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EU's Flax & Hemp Subsidies
Nordstrom's New Packaging
La Senza's Controversial Underwear Line
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Tarrant's Tax Settlement
Maidenform's New Ad Campaign
Eva Mendes For Calvin Klein
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April 1, 2008
Women's Wear Journal
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EU's Flax And Hemp
Subsidies will continue to be paid to European Union (EU) producers of flax and hemp fiber crops, the EU
Council of Ministers has decided.
Indeed, ministers have decided to increase the aid paid to long flax fiber producers, raising it from the
current EUR160 (US$251) per tonne to EUR200 per tonne from the 2009/10 marketing year onwards.
The decision will maintain local supplies within Europe that are affordable for yarn and textile manufacturers
and may disappoint developing country exporters who oppose such subsidies.
In any case, ministers are sticking to their subsidies, with additional aid granted to processors of long flax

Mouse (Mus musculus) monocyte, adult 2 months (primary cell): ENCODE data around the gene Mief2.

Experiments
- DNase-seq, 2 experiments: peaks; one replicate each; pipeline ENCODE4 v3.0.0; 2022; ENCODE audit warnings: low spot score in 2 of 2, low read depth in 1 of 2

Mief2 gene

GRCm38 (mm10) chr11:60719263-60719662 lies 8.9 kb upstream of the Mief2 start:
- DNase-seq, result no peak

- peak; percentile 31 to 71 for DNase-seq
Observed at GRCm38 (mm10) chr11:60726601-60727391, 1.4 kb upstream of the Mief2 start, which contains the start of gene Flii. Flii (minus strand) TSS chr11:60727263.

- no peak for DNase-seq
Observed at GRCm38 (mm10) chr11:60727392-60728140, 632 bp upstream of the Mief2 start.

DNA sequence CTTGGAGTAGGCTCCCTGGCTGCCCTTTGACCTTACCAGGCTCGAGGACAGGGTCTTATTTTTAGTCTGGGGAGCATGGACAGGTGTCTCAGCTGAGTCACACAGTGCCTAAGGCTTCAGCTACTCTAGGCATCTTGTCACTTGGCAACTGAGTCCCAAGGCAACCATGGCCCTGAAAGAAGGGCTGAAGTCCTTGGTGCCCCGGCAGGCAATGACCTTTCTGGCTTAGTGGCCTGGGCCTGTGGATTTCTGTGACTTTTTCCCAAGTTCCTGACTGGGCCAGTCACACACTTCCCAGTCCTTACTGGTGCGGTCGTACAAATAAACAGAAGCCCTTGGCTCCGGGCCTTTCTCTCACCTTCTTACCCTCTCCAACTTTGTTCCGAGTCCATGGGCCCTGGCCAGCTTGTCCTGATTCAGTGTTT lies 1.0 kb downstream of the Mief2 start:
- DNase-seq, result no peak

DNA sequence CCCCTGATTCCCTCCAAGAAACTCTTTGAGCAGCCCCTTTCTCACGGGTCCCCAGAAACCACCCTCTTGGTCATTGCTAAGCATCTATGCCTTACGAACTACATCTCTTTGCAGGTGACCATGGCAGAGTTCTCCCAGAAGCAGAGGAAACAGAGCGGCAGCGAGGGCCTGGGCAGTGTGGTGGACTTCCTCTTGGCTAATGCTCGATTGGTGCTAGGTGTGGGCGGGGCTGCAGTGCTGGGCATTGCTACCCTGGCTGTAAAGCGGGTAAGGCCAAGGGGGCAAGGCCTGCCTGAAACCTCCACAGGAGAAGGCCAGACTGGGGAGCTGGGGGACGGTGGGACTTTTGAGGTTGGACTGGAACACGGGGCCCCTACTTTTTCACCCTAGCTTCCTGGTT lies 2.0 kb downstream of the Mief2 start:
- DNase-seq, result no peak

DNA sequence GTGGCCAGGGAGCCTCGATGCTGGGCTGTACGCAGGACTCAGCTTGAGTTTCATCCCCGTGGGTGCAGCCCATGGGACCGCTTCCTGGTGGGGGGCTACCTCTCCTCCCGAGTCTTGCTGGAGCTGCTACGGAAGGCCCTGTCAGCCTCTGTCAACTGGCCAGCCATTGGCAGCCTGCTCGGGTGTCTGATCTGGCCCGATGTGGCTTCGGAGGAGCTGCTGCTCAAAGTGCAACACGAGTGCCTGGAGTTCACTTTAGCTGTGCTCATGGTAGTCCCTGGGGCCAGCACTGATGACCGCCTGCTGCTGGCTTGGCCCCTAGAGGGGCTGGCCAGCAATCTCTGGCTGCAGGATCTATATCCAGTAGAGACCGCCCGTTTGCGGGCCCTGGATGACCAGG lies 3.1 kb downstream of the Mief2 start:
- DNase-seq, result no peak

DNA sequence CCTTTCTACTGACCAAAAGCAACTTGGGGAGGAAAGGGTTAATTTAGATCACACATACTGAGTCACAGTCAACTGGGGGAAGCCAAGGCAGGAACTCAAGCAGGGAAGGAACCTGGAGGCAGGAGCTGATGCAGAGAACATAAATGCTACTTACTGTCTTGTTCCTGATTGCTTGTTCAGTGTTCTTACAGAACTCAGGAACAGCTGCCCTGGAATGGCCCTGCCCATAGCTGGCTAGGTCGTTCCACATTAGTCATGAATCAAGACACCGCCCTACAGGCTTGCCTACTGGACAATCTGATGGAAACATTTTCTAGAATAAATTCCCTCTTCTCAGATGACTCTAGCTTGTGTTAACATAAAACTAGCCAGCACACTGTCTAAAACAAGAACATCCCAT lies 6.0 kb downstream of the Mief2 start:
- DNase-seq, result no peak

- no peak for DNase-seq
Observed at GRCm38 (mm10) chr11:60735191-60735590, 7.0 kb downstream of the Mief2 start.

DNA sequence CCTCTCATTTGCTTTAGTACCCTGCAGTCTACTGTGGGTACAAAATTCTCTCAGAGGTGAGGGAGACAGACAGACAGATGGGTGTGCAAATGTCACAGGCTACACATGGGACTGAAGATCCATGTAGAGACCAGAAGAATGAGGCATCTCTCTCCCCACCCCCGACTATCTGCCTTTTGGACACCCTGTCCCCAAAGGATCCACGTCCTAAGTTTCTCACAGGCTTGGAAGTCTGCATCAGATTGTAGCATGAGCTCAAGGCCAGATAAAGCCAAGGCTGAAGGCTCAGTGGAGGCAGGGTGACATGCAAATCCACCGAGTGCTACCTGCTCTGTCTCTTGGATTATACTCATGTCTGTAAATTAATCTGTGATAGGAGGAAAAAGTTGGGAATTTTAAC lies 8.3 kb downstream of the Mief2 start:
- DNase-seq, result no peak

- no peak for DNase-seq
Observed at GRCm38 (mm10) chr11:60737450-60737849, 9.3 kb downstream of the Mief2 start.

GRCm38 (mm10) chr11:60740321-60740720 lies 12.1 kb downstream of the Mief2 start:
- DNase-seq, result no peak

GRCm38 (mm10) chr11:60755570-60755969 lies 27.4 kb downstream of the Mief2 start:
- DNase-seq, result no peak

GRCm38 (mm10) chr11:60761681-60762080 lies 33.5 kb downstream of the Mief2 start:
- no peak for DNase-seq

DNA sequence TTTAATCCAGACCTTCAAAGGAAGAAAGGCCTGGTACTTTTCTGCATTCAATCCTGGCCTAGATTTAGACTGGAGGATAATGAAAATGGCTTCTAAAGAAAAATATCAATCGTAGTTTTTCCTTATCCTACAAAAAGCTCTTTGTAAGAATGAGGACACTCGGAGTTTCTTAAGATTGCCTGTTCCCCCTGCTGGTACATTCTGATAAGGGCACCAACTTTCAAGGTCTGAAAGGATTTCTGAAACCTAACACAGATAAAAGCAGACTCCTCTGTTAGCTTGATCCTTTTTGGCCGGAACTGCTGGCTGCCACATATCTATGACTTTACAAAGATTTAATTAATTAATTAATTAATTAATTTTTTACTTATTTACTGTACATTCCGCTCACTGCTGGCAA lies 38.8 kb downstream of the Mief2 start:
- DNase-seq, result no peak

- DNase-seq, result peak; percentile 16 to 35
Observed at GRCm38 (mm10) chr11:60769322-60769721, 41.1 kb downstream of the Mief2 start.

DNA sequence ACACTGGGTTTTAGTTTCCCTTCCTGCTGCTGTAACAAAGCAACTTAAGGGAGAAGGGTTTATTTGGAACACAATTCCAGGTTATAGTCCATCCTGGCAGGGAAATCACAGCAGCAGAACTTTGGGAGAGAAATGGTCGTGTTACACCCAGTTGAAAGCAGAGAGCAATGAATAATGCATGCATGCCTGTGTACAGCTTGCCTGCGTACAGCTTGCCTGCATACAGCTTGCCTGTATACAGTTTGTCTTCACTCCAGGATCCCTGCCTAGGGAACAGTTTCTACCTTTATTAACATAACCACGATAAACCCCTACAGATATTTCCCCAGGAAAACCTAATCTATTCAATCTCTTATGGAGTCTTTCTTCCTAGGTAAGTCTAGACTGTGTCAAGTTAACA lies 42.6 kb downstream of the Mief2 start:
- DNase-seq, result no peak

fiber traditional production areas within Belgium, France and the Netherlands also continuing, albeit at
the existing rate of between EUR120 and 50 per hectare, depending on the region.
Meanwhile, aid for short flax and hemp fiber production across the EU will remain at EUR90 per tonne.
There are guidelines stating that aid for short flax and hemp fibers be limited to those containing a maximum of
7.5% of impurities and shives, but this advice can be ignored by member states if they choose.
Tarrant FY Profit
Despite a drop in its fourth quarter profit, clothing
maker Tarrant Apparel Group finished the year with higher revenues and earnings following strong sales in
its private label business.
For the three months to December 31, net income dropped to $325,000, from $1.7m in the same period last year.